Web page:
In a triumphant conclusion to a tumultuous year, reformers concluded their rout of the old order in Yugoslavia. In parliamentary elections held last weekend, an alliance of democratic parties won nearly two-thirds of the vote, crushing former President Slobodan Milosevic’s Socialist Party which took only 13.5 percent of ballots cast. Democrats rule Serbia and what remains of Yugoslavia for the first time in half a century, eliminating a source of instability that has plunged the Balkans into savage conflict for a decade. It is an auspicious end to the century.
The election results give the Democratic Alliance of Serbia, an 18-party coalition, a solid majority of 177 deputies in the 250-seat Serb assembly. Celebrations were muted, however, given the enormity of the tasks faced by the new government. The Yugoslav economy, wracked by war and sanctions, is a mess. GDP has been cut in half since 1980. Corruption and crime are endemic. Managing a coalition of that size will be problematic. Demands by Kosovars and Montenegrins for more autonomy and independence will only compound the difficulties.
The Yugoslav vote caps a very good year for democracy. According to the annual study by Freedom House, more than 40 percent of the world’s population now lives in “free” countries. Over the last decade the list of free countries has increased by 21. If, as Freedom House claims, there is a positive relationship between political freedom and economic prosperity, then the news is even better than it sounds.
Serbia’s parliamentary vote follows the peaceful overthrow of Mr. Milosevic. After trying to steal the September presidential election, Mr. Milosevic was forced from office by massive public protests. The Socialist Party’s continued control of Parliament thwarted the popular will, however. Last weekend’s vote should change all that.
There was a similar victory this year in Peru, when efforts to steal an election for President Alberto Fujimori were also frustrated. Both Mr. Fujimori and his shadowy secret-services chief, Mr. Vladimiro Montesinos, have been forced into exile and Peru is now trying to rebuild its democratic institutions.
In Mexico, Mr. Vicente Fox was elected president, ending 71 years of rule by the Institutional Revolutionary Party. He too faces the difficult challenge of ending corruption institutionalized by seven decades of one-party rule. Nonetheless, Mexico celebrates Mr. Fox’s win as a turning point in its history.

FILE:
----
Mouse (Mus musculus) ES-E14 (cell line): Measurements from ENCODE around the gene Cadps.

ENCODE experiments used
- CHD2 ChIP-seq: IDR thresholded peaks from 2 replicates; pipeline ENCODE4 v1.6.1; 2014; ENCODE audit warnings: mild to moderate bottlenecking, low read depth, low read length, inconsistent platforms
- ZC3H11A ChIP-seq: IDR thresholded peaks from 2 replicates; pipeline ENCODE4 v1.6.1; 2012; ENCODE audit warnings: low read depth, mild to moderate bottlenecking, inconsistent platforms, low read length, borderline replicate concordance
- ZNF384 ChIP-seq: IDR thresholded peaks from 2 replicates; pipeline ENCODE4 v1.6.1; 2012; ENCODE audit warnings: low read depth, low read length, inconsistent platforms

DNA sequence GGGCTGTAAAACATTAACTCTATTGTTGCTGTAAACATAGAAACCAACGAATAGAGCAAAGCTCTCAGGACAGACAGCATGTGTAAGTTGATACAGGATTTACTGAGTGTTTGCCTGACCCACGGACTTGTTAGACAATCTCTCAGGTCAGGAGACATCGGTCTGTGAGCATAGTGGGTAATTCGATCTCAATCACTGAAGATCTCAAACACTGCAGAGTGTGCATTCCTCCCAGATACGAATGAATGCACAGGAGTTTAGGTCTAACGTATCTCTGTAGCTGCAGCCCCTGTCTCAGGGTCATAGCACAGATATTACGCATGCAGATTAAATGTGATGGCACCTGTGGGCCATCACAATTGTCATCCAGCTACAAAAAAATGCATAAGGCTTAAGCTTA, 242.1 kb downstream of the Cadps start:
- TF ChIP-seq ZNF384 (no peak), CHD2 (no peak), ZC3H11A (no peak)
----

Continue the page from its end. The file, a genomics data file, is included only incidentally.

In the United States, the democratic process has come under unprecedented strain. The five-week election fiasco exposed U.S. voting practices to scrutiny and ridicule. They held up well under the pressure. Despite seemingly endless uncertainty, at no point was there a crisis. U.S. institutions proved resilient, the people’s faith in their constitution redeemed. Once the situation was resolved and Texas Gov. George W. Bush declared the winner, challenger Al Gore conceded and called for all Americans to rally behind the president-elect.
The transparency of the entire U.S. process, from ballot inspection to court rulings, poses a stark contrast to the backroom dealings that occurred the last time this country had to choose its chief executive. We can only hope that Japanese politicians will learn from the U.S. experience; the maneuvers that crushed Mr. Koichi Kato’s revolt within the Liberal Democratic Party earlier this month offer little encouragement.
Elsewhere in the world, progress remains elusive. In Indonesia, mass protests forced President Suharto from office two years ago, and democratic elections brought President Abdurrahman Wahid to power. Unfortunately, powerful interests opposed to the new administration continue to fight from the shadows, doing their best to frustrate efforts to restore normalcy to the battered country. Earlier this week, they unleashed a series of bomb attacks in churches across the country in an attempt to stir up religious violence and undermine the rightfully elected government of Indonesia. In its study, Freedom House voiced concern over campaigns against dissent in Russia, Iran and Venezuela.
Democrats fight on several fronts; election campaigns are sometimes the easiest battles. The toughest work begins when they take office. Then they must clean up the mess left by their predecessors, which is invariably worse than anyone imagined. At the same time, they face heightened expectations from a public that usually wants results immediately. It is a formula for failure.
Worse, Mr. Fox, Mr. Wahid and Mr. Vojislav Kostunica, Serbia’s new president, must deal with a slowing global economy that will only add to their difficulties. Yet, they are all courageous and intelligent men, well aware of the challenges ahead. They deserve the support of democrats around the world.
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